• A letter from your current employer confirming your employment and bank statements can help prove that you can afford travel expenses and return to your country. Documents confirming your purpose of travel, such as a wedding invitation, will also be helpful.
    • Your passport will be returned by mail or courier service after your application is processed.
    • You’ll also be digitally fingerprinted during your interview.
  8. Allow at least 60 days for processing and shipping. Some applications require additional processing, which can take up to 60 days. You’ll find out if this is the case during your interview. Even if your application doesn’t require additional processing, it could still take several weeks for you to receive your visa and passport by mail or courier service.

Planning Your Trip to the US

  1. Choose a destination that suits your interests. The US is a vast country with thousands of miles of coastline, stunning geological features, quaint towns, and bustling cities. If you don't have a specific reason to visit, like a wedding or graduation, learn about American attractions and decide what to include in your itinerary. Start by looking up destinations organized by regions, states, and cities on
    • You could shop, catch a Broadway show, and get a bird's eye view from the top of the Empire State Building in New York City. Since the Northeast is densely populated, you could easily take day trips from New York to Boston, Philadelphia, or Washington, DC. If you're more interested in nature's wonder, hike the Grand Canyon or hit the slopes in Colorado. If you're a beach bum, head to California, the Gulf of Mexico, or the Atlantic Coast's Gulf Stream waters.
  2. Book travel arrangements. If you haven’t already, purchase your plane ticket or make other travel accommodations. Depending on your point of departure, you'll likely spend a lot of time on a plane. Pack a neck pillow, a good book, podcasts, music, and other sources of entertainment. Do your best to pass the time, and walk around and stretch regularly to avoid back or joint pain.
  3. Book a hotel or other accommodations, if necessary. If you’re not staying with relatives, arrange for a place to stay in advance of your trip. Shop for hotel room deals online or through your travel agent. You could also explore alternative options, such as an Airbnb vacation rental.
  4. Consider purchasing medical insurance. Medical treatment in the US is expensive if you're uninsured, and American healthcare can seem truly foreign if you're used to a universal insurance system. Taking out a medical insurance policy for travelers could save you thousands in the event of an emergency.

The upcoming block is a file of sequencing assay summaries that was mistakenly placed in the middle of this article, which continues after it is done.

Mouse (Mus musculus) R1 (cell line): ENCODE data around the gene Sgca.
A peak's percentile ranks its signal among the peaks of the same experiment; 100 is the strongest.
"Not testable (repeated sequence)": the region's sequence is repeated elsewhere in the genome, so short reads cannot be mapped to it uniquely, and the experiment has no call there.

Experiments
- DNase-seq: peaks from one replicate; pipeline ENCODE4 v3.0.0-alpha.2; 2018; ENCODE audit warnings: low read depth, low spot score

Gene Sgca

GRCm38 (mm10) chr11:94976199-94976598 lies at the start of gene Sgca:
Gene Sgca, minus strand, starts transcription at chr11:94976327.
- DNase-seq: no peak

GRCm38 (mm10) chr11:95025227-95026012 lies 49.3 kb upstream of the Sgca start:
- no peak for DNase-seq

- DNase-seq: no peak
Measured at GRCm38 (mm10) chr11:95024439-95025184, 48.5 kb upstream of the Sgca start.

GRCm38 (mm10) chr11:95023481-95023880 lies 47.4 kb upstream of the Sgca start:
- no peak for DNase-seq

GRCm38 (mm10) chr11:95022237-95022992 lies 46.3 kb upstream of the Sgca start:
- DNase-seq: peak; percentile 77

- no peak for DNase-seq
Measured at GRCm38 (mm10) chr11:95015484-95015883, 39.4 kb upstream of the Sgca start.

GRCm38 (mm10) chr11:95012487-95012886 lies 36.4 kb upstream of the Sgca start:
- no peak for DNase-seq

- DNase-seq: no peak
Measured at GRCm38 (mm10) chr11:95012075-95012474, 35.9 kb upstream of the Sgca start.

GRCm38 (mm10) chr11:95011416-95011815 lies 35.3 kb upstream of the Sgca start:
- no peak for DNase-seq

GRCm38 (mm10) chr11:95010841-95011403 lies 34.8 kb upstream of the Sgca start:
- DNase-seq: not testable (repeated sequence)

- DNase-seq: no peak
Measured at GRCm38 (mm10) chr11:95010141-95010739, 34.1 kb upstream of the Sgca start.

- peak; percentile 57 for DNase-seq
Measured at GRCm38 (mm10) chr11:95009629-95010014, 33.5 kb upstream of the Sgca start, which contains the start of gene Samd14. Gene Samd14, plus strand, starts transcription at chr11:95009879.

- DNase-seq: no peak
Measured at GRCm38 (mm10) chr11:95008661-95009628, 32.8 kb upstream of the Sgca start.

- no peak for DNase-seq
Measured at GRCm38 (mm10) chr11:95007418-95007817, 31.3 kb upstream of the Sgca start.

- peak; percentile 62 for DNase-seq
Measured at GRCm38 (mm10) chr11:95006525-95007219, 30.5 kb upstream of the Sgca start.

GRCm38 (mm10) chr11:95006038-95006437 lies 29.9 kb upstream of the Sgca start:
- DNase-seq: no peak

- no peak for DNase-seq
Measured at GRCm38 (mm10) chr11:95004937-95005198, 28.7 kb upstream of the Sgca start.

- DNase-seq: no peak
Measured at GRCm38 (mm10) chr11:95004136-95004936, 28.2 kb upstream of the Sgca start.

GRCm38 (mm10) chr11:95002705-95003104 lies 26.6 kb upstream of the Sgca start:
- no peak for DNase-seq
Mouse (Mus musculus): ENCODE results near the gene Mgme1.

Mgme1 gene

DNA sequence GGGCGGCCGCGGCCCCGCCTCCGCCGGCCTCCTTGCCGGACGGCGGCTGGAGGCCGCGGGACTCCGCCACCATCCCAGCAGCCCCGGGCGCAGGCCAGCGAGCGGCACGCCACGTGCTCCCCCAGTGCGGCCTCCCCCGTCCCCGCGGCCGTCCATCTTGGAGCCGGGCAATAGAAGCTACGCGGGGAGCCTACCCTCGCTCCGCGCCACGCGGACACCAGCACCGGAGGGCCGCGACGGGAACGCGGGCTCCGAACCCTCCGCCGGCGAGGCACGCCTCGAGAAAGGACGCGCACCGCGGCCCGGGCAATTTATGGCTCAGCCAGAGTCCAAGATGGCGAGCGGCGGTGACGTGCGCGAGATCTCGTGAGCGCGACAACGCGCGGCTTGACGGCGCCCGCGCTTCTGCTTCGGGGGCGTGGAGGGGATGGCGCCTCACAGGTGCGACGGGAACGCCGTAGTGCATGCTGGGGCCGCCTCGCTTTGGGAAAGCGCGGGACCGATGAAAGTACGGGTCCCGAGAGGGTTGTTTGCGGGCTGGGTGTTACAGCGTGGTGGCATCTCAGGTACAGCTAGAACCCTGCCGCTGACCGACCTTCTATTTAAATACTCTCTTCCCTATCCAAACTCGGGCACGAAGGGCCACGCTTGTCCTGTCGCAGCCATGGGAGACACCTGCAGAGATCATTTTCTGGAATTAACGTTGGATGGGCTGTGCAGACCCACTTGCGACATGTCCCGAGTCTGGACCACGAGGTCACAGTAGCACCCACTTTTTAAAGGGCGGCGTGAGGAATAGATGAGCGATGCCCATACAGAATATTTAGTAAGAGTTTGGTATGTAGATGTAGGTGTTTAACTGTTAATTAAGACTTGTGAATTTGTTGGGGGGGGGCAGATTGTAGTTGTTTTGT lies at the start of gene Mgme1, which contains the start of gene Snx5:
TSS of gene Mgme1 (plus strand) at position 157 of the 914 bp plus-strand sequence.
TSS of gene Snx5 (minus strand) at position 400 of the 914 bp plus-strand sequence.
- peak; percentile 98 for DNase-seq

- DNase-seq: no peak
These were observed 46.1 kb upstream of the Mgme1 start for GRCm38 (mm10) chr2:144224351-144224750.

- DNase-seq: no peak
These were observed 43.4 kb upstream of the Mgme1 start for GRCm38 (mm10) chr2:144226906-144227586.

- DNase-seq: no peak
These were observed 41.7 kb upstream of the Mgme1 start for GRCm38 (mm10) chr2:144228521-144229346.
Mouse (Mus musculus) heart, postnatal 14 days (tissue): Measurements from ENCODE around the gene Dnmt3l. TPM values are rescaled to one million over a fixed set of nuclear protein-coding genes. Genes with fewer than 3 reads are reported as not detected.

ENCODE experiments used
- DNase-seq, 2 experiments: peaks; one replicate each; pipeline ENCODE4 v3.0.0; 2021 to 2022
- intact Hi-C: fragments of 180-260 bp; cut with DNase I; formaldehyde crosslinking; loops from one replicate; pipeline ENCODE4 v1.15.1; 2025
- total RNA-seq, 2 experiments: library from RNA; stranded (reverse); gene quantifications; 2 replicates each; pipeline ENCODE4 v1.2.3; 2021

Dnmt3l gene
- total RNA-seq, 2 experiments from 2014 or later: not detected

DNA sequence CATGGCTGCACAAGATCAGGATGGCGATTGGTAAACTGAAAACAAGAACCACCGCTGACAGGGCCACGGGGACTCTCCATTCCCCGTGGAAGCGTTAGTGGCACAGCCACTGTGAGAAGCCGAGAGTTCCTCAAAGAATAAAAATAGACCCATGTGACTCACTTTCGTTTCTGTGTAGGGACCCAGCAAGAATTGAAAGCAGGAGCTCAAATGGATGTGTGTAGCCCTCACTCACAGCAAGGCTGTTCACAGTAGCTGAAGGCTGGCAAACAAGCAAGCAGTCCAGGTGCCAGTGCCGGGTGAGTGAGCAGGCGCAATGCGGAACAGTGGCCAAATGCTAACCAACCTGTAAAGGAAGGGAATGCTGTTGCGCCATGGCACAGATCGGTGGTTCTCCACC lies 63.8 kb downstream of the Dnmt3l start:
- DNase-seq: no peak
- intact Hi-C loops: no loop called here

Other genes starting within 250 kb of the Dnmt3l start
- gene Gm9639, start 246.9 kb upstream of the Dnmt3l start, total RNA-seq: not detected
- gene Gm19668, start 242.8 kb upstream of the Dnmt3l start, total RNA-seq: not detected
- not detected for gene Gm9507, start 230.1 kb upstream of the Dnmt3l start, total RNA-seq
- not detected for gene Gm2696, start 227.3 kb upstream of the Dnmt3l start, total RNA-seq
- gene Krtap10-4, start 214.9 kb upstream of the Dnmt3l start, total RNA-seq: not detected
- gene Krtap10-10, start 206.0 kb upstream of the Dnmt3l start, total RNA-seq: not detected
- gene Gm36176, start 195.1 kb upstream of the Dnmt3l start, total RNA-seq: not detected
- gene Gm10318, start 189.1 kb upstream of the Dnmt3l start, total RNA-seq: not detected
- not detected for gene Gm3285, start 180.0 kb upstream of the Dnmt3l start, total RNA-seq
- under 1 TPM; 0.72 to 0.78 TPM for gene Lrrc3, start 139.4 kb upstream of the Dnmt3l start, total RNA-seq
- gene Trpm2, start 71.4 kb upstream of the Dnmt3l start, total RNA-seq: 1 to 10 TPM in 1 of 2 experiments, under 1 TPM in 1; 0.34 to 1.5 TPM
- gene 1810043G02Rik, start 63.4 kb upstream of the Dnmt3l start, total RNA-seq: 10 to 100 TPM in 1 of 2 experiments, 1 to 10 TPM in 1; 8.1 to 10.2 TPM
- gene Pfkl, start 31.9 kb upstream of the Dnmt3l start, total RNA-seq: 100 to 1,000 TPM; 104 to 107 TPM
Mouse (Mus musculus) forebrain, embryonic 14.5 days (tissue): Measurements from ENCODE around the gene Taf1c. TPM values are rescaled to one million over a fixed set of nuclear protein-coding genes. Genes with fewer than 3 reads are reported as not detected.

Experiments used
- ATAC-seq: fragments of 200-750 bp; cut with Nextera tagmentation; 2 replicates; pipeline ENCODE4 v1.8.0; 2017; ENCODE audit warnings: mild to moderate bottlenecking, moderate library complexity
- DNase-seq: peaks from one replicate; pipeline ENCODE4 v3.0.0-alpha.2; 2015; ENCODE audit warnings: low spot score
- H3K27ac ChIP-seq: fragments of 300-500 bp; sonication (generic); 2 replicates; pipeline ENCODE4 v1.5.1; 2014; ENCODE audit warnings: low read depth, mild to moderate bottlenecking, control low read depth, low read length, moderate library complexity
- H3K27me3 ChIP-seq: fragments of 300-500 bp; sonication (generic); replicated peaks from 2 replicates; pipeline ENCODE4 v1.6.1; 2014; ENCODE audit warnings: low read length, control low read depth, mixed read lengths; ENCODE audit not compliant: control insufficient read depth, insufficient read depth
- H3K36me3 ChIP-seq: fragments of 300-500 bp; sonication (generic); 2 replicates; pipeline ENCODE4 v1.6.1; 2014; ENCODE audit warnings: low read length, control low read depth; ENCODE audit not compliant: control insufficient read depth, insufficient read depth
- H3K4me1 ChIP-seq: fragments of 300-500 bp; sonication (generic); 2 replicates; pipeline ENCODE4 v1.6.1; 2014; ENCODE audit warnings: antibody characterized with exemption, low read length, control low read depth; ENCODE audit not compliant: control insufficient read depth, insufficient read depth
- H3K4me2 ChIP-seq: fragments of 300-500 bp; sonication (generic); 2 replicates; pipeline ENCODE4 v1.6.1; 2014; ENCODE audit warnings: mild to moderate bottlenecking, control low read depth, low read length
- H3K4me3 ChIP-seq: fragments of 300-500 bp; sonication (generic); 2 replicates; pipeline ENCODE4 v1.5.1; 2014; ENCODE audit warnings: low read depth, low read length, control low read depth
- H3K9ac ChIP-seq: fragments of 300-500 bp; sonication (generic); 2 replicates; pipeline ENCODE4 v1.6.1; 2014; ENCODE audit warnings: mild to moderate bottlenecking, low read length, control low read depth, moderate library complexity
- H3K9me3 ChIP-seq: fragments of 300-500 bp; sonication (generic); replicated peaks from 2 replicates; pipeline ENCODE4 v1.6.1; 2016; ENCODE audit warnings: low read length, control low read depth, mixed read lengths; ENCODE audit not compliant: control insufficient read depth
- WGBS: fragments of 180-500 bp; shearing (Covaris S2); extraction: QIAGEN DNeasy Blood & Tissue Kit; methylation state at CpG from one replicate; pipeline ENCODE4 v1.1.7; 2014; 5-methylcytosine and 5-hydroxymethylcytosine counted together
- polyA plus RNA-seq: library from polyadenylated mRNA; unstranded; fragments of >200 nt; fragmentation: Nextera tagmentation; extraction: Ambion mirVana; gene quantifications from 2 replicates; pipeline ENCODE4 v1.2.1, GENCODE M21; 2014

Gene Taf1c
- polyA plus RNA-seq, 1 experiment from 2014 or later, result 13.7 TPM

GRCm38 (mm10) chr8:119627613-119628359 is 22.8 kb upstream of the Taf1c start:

• For example, suppose you break your ankle while skiing in Denver, Colorado. Without insurance, expect to pay at least $6,500 (USD).
  5. Exchange currency and learn about American pricing. Call your bank to ensure your credit cards function internationally, and exchange currency so you have cash just in case. For the best rate, exchange currency at your bank before your trip. When shopping or dining, keep in mind the listed price doesn't include sales tax, which is usually around 7 percent.
    • Additionally, it's customary to tip your server 15 to 20 percent at restaurants. In most states, servers make $2 to $3 per hour and depend on tips to make a living.

Arriving in the US

  1. Present your passport, visa, or other required documents upon arrival. Nearly all foreign nationals must present a valid passport upon arriving in the US. If your country of origin does not participate in the VWP, you’ll also need to present your visa. Procedures are slightly different for citizens of Canada, Bermuda, and Mexico.
    • If you’re a Canadian citizen, you don’t need to apply for ESTA. Canadian citizens traveling by land can present a valid passport or enhanced driver’s license (a type of secure government-issued ID). Canadian citizens traveling by air must present a passport.
    • Bermudian citizens do not need to apply for ESTA and only need to provide a valid passport.
    • If you’re a Mexican citizen, you can enter the United States with a valid passport along with a visitor visa or a Border Crossing Card. Apply for a Border Crossing Card at your nearby US embassy or consulate. It’s usually valid 10 years after issuance.
  2. Go through customs screening. Your passport, ESTA, visa, and other documentation don’t guarantee entry into the US. Upon arrival, a customs agent will ask you about your purpose of travel and other questions in order to verify your eligibility to enter the US.
  3. Complete a customs declaration form. Whether you’re a US citizen or foreign national, you must complete a declarations form. This provides information about who you are, why you’re traveling, and what you’re bringing into the country.
  4. Depart the US by your admitted-until or D/S date. When you clear customs, the officer will issue either an admission stamp or Form I-94 with an admitted until date or a Duration of Stay (D/S) date. You must depart the US by this date. Failure to do so could render you ineligible for future entry into the US.